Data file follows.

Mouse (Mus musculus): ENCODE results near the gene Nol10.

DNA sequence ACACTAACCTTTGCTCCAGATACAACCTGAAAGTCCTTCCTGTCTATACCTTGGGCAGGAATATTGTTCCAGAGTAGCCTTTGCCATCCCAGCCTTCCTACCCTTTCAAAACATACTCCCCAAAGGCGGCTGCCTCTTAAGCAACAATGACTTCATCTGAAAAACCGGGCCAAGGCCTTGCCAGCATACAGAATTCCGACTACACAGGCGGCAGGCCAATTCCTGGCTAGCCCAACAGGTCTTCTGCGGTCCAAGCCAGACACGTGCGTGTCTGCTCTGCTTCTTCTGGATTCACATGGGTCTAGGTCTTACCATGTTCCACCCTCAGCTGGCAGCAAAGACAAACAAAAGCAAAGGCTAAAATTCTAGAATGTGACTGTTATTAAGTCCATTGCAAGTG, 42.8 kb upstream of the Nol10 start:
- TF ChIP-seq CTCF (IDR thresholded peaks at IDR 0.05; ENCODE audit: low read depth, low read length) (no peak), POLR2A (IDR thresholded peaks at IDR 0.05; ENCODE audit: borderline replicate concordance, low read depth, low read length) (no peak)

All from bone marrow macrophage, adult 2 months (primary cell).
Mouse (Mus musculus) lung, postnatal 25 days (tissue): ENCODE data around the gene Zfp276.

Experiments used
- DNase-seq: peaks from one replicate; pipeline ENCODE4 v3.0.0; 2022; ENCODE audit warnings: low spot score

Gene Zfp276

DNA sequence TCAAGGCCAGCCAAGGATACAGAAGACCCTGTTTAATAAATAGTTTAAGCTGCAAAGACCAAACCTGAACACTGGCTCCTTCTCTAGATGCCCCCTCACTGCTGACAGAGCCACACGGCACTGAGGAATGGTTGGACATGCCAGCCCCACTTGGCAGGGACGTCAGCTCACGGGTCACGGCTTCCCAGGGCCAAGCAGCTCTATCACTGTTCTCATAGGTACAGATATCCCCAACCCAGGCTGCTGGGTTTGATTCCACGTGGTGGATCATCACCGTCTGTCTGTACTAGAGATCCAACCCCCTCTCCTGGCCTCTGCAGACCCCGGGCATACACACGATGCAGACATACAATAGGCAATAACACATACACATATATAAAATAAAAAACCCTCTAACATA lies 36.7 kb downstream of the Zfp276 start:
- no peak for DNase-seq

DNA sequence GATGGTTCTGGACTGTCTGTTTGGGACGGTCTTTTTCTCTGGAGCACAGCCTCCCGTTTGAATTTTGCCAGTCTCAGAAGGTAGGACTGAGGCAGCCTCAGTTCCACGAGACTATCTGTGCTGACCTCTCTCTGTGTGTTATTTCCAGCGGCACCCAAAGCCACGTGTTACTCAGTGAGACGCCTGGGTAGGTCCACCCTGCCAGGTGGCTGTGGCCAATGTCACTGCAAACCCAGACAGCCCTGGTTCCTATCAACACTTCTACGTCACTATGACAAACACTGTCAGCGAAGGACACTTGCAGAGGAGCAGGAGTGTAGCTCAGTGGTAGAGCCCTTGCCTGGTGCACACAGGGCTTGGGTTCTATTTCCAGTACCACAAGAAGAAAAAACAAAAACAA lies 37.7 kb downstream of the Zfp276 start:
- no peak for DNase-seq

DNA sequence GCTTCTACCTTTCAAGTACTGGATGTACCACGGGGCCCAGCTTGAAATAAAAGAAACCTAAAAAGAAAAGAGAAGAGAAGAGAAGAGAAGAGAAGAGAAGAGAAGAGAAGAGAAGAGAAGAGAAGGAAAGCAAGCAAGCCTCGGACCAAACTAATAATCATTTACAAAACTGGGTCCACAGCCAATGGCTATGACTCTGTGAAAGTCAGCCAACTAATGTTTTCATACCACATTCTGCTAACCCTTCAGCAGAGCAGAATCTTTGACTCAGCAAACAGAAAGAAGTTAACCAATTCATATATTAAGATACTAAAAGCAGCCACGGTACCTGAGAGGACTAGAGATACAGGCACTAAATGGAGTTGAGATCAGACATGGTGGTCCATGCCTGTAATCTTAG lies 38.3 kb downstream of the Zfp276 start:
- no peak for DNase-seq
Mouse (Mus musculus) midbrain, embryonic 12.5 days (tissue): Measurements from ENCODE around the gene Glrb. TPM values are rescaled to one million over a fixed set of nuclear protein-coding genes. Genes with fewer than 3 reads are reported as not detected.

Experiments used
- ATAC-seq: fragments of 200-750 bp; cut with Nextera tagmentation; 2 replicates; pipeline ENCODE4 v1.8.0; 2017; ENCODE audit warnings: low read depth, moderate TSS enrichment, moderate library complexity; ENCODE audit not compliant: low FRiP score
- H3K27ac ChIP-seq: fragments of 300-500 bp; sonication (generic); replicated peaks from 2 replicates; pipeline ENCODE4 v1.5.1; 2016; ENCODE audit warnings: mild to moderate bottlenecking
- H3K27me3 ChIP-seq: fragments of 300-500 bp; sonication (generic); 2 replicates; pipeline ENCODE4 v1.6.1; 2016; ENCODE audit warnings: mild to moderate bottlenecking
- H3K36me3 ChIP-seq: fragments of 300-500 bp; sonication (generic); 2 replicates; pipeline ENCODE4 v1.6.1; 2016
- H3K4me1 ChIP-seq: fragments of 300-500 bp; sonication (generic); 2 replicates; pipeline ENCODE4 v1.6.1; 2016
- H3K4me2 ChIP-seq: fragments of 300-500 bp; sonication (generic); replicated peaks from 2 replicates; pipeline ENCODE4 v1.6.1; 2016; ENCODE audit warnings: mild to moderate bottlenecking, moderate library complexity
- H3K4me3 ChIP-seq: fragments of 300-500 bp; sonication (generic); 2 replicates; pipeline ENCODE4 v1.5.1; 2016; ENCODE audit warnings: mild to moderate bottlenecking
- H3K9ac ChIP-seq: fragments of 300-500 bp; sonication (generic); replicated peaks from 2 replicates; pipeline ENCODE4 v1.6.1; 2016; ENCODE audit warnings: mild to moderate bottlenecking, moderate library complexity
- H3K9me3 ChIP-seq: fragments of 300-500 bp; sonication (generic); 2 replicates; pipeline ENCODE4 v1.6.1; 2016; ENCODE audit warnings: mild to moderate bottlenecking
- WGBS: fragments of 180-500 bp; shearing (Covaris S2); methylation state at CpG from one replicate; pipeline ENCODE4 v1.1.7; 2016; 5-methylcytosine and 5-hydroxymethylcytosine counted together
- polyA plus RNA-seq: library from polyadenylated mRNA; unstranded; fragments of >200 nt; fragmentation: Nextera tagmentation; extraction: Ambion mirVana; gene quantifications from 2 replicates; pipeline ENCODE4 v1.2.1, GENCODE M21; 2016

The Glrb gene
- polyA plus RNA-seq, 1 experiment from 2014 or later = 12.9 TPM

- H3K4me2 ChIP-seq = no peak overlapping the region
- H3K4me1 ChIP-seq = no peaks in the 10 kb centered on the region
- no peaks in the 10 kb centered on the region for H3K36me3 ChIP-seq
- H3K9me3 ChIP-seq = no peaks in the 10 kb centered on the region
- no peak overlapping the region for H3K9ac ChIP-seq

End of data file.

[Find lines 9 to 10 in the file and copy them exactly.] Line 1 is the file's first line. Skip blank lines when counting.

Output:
DNA sequence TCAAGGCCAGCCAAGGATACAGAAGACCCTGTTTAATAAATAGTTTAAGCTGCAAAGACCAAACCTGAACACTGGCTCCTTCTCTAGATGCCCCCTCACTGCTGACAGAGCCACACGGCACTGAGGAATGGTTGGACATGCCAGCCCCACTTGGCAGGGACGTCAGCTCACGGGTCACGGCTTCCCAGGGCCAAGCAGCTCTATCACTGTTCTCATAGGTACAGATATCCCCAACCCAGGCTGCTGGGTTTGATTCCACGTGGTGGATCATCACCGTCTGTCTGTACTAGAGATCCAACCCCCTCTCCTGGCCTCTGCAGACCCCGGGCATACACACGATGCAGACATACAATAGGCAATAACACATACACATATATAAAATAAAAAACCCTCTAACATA lies 36.7 kb downstream of the Zfp276 start:
- no peak for DNase-seq